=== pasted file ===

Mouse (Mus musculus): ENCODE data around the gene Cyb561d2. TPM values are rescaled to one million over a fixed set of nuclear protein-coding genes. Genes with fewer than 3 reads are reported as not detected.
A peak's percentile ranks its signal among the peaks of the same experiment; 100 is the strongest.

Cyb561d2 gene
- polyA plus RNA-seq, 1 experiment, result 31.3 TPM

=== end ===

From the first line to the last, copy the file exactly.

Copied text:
Mouse (Mus musculus): ENCODE data around the gene Cyb561d2. TPM values are rescaled to one million over a fixed set of nuclear protein-coding genes. Genes with fewer than 3 reads are reported as not detected.
A peak's percentile ranks its signal among the peaks of the same experiment; 100 is the strongest.

Cyb561d2 gene
- polyA plus RNA-seq, 1 experiment, result 31.3 TPM